Talk Box(3) - EMusician

Talk Box(3)

DARE TO FAILThere’s a part in the movie Dumb and Dumber that to me, encapsulates one aspect of the music business. Lloyd (played by Jim Carrey) is finally face-to-face with Mary, the woman of his dreams. He asks “What do you think the chances are of a girl like you and a guy like me ending up together?” Mary is obviously thrown by the question, then replies, “Not good.” Lloyd says “You mean not good, like one out of a hundred?” and Mary answers “I’d say more like one out of a million.” Lloyd at first looks discouraged, then brightens: “So you’re telling me there’s a chance?”
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The odds of making it in the music business aren’t quite as bad as one in a million, but they’re not good. Still, there’s always that chance, and that dream drives lots of people.

But what can you do to increase your odds of success, whether at the local level, or as a worldwide superstar? Here’s my advice: Dare to fail.

You don’t reach stardom by analyzing what others have done and calculating a path that will take you there. The big stars are those who have been true to themselves and true to their vision, and more than likely, failed so many times they have pretty thick skins. The odds are remote that the public will love the “real you” — but the odds are even more remote they’ll love a fake you.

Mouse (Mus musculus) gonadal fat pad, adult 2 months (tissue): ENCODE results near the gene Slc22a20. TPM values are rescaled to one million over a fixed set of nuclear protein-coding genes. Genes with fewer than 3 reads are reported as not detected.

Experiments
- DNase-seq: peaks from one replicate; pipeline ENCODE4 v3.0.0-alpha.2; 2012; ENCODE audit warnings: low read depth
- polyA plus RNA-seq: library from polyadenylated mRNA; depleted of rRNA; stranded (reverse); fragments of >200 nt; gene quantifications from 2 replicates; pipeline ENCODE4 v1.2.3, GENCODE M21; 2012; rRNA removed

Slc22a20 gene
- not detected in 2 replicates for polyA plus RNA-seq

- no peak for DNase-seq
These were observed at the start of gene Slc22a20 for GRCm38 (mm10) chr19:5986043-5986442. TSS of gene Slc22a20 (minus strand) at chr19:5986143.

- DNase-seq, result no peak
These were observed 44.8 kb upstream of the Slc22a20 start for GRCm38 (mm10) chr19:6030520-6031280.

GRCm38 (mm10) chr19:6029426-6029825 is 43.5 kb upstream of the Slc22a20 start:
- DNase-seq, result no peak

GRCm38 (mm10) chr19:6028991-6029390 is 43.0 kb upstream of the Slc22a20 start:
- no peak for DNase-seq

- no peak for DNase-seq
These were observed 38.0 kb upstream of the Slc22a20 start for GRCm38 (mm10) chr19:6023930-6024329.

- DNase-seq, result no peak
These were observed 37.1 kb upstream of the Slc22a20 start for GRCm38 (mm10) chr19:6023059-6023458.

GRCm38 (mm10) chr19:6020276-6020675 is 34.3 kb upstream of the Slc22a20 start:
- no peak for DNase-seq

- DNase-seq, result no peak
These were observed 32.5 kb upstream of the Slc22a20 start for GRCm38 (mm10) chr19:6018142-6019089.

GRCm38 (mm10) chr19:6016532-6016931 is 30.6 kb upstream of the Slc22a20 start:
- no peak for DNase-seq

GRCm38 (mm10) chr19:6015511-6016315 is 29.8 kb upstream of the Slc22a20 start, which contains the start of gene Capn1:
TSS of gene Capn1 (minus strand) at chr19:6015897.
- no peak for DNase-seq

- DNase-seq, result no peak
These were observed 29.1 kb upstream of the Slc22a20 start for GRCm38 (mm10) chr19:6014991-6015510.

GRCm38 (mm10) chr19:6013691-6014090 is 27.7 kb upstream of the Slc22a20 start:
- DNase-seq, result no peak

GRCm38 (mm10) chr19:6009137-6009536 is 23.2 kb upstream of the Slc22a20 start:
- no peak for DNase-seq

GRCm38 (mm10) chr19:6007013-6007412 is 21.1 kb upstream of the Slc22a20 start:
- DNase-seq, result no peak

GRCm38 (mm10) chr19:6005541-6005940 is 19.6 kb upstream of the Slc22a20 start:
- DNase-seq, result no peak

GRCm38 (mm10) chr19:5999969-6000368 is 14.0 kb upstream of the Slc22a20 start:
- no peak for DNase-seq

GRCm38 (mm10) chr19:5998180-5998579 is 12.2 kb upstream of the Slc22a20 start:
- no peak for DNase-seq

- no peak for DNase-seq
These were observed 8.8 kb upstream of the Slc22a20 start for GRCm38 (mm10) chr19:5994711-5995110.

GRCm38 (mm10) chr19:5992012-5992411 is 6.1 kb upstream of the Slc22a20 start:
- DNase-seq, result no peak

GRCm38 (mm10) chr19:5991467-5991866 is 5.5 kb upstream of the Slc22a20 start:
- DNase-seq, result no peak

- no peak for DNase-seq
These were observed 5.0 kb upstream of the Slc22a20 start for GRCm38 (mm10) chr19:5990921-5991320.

Your only real option is to throw away the safety net, strike out in a direction where others haven’t gone, and stake your claim to an original statement. Make the music you want to make, and which resonates in your heart. If you’re really persistent, the stars are in alignment, and luck is on your side, it just might sync up with the public. If it does, great: Stardom awaits.

Realistically, though, maybe your music isn’t suitable for a mass audience. Maybe it’s best served by playing for a more select group of people; but there’s nothing wrong with that. Even if you don’t reach superstardom, you’ll have the satisfaction of making the kind of music that is not only honest, but expresses what you’re all about . . . and that’s its own reward.